David M. Cote is among the highest-paid CEOs in the country. He spent 25 years with General Electric, mostly as a senior executive. In 1999, he left the company and became the chairman, president and CEO of TRW Inc., a provider of products and services for the aerospace, information systems and automotive markets, where he worked until 2002. That year, he joined Honeywell International, a leading manufacturer of military aerospace products.
In 2011, Cote made more than $37 million in salary and bonuses from Honeywell, according to a review of public records. That year, JPMorgan Chase also paid him $245,000 for serving as a director on its board. Cote was a director at JPMorgan Chase from 2007 to 2013. In February of this year, Cote was nominated as a Class B director of the Federal Reserve Bank of New York for a term that would end Dec. 31, 2016. According to the bank's guidelines, a Class B director cannot be an officer, director or an employee with any bank -- meaning Cote won't be able to hold additional positions with banks like JPMorgan.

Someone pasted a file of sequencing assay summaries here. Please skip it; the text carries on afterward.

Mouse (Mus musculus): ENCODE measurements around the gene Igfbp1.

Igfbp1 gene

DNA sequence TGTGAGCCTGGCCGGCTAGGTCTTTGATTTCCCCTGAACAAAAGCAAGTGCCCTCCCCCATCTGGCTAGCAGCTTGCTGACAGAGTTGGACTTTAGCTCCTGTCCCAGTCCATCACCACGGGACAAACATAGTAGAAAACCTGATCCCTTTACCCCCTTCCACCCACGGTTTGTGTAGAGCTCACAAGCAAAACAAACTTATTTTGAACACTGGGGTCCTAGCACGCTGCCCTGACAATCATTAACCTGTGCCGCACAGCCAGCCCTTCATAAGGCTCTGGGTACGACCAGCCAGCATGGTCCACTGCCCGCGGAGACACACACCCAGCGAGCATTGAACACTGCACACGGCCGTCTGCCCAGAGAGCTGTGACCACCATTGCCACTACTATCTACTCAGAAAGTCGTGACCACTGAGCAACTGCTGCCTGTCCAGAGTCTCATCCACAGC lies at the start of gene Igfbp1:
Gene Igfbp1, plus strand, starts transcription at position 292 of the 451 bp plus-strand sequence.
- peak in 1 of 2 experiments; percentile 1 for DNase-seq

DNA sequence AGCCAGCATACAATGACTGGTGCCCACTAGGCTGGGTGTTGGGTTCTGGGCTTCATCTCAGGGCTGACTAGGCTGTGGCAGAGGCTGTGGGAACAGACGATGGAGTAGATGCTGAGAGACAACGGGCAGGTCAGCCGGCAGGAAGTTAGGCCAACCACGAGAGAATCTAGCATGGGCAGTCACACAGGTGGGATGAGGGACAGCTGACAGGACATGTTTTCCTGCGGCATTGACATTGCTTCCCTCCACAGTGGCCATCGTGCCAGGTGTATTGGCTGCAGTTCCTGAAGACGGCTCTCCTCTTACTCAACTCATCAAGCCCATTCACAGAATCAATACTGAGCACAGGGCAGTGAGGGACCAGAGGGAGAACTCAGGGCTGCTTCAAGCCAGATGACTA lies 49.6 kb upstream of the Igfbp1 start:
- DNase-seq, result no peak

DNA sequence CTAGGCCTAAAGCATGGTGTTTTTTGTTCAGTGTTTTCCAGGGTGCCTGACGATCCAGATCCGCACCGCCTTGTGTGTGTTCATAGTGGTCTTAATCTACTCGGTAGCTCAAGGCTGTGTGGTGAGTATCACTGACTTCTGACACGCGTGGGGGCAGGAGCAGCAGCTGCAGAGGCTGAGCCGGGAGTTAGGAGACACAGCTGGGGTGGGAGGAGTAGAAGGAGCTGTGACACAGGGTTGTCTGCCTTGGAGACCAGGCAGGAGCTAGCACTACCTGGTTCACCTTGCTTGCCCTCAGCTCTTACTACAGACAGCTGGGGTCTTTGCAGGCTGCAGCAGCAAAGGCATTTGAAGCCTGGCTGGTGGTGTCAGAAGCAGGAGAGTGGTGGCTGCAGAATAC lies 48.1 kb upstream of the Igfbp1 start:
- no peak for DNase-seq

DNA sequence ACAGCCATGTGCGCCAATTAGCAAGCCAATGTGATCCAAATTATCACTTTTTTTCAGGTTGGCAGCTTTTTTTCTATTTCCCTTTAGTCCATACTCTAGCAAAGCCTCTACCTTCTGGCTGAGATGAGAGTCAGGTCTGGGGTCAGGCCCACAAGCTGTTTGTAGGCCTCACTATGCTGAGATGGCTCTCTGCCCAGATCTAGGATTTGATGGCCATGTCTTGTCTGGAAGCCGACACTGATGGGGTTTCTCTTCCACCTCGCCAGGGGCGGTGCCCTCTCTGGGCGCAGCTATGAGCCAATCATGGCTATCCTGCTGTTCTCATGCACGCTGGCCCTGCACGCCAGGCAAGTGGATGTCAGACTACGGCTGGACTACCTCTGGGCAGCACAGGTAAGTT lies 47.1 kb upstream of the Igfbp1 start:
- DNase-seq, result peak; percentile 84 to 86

Cote advocates for expanding access to energy supplies in North America through development of the Keystone XL oil pipeline, which, if built, could carry 830,000 barrels of oil daily from Alberta to the Gulf Coast. Environmental groups strongly oppose the pipeline.
Cote is also a member of the steering committee of the Campaign to Fix the Debt, a bipartisan group that advocates for a federal debt-reduction plan. He also is vice chairman of the Business Roundtable, a pro-business advocacy group.
In 2010, President Barack Obama named Cote to the bipartisan National Commission on Fiscal Responsibility and Reform, known as the Simpson-Bowles commission. Obama also tapped Cote to serve as co-chairman of the U.S.-India CEO Forum.
A graduate of the University of New Hampshire, in 2009 Cote received an honorary professorship from the Beihang University of Aeronautics and Astronautics in Beijing, China.
The Pay Pals project relies on financial research conducted by the Center for Economic Policy and Research.
By Shane Shifflett, Jay Boice, Hilary Fung and Aaron Bycoffe